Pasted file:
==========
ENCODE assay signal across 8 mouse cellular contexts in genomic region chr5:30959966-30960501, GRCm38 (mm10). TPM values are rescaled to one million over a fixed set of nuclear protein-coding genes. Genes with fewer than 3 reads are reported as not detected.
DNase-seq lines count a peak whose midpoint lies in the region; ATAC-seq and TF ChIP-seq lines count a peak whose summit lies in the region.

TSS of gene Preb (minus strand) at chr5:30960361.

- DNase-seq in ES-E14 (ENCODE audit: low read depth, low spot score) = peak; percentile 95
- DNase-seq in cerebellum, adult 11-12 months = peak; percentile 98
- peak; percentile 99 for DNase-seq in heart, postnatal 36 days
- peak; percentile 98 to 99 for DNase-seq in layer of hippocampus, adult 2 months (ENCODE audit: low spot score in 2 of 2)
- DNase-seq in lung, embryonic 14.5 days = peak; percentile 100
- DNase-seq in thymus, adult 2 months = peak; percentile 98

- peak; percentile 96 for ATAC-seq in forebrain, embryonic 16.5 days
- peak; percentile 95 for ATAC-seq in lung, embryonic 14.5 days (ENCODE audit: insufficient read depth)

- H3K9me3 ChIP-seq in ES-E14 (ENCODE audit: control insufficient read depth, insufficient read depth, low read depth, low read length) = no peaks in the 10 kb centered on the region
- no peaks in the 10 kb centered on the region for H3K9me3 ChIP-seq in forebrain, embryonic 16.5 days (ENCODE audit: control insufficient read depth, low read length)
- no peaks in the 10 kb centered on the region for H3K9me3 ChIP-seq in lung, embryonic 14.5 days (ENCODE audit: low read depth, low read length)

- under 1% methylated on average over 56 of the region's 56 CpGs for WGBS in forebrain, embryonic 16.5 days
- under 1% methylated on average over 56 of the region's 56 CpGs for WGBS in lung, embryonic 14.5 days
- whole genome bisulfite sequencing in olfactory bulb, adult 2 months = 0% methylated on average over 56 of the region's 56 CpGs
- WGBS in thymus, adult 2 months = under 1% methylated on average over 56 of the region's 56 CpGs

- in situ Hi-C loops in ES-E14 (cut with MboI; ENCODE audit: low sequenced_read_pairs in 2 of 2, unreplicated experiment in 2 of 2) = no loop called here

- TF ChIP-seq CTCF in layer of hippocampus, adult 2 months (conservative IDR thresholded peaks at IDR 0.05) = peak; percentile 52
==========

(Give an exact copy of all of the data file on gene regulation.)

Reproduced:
ENCODE assay signal across 8 mouse cellular contexts in genomic region chr5:30959966-30960501, GRCm38 (mm10). TPM values are rescaled to one million over a fixed set of nuclear protein-coding genes. Genes with fewer than 3 reads are reported as not detected.
DNase-seq lines count a peak whose midpoint lies in the region; ATAC-seq and TF ChIP-seq lines count a peak whose summit lies in the region.

TSS of gene Preb (minus strand) at chr5:30960361.

- DNase-seq in ES-E14 (ENCODE audit: low read depth, low spot score) = peak; percentile 95
- DNase-seq in cerebellum, adult 11-12 months = peak; percentile 98
- peak; percentile 99 for DNase-seq in heart, postnatal 36 days
- peak; percentile 98 to 99 for DNase-seq in layer of hippocampus, adult 2 months (ENCODE audit: low spot score in 2 of 2)
- DNase-seq in lung, embryonic 14.5 days = peak; percentile 100
- DNase-seq in thymus, adult 2 months = peak; percentile 98

- peak; percentile 96 for ATAC-seq in forebrain, embryonic 16.5 days
- peak; percentile 95 for ATAC-seq in lung, embryonic 14.5 days (ENCODE audit: insufficient read depth)

- H3K9me3 ChIP-seq in ES-E14 (ENCODE audit: control insufficient read depth, insufficient read depth, low read depth, low read length) = no peaks in the 10 kb centered on the region
- no peaks in the 10 kb centered on the region for H3K9me3 ChIP-seq in forebrain, embryonic 16.5 days (ENCODE audit: control insufficient read depth, low read length)
- no peaks in the 10 kb centered on the region for H3K9me3 ChIP-seq in lung, embryonic 14.5 days (ENCODE audit: low read depth, low read length)

- under 1% methylated on average over 56 of the region's 56 CpGs for WGBS in forebrain, embryonic 16.5 days
- under 1% methylated on average over 56 of the region's 56 CpGs for WGBS in lung, embryonic 14.5 days
- whole genome bisulfite sequencing in olfactory bulb, adult 2 months = 0% methylated on average over 56 of the region's 56 CpGs
- WGBS in thymus, adult 2 months = under 1% methylated on average over 56 of the region's 56 CpGs

- in situ Hi-C loops in ES-E14 (cut with MboI; ENCODE audit: low sequenced_read_pairs in 2 of 2, unreplicated experiment in 2 of 2) = no loop called here

- TF ChIP-seq CTCF in layer of hippocampus, adult 2 months (conservative IDR thresholded peaks at IDR 0.05) = peak; percentile 52